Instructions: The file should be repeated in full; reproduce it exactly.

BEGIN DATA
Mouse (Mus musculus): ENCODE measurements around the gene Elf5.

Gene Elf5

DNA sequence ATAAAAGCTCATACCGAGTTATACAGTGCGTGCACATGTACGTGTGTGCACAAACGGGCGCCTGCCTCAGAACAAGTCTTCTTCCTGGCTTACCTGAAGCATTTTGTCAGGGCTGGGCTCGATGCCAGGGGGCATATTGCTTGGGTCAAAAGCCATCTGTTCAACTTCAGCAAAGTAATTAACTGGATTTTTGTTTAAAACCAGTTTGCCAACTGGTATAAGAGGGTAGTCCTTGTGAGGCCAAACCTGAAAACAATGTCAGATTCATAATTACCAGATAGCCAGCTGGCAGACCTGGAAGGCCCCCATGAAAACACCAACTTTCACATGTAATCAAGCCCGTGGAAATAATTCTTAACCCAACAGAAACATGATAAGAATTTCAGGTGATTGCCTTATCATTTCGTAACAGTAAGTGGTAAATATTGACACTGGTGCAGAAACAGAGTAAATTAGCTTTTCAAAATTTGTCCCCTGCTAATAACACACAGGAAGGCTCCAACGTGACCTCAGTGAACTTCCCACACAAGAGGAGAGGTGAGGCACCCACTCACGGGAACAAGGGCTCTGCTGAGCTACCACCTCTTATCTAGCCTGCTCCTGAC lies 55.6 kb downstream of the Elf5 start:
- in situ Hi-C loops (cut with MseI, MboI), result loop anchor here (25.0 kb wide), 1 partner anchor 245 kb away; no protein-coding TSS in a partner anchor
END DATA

Mouse (Mus musculus): ENCODE measurements around the gene Elf5.

Gene Elf5

DNA sequence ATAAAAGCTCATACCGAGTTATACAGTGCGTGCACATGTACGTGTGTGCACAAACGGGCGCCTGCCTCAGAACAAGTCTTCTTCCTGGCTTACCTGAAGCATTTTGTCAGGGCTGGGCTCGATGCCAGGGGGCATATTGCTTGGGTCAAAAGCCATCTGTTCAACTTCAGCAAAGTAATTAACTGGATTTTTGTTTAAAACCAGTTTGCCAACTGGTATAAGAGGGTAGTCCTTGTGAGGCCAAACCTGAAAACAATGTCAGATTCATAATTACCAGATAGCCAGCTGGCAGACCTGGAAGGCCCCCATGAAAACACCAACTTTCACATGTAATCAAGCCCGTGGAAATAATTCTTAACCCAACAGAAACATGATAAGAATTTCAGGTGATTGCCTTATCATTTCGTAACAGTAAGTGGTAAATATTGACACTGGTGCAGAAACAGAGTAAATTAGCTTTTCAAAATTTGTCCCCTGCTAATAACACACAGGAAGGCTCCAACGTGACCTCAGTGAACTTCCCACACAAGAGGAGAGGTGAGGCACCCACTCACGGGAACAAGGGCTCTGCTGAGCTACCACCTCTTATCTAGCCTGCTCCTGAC lies 55.6 kb downstream of the Elf5 start:
- in situ Hi-C loops (cut with MseI, MboI), result loop anchor here (25.0 kb wide), 1 partner anchor 245 kb away; no protein-coding TSS in a partner anchor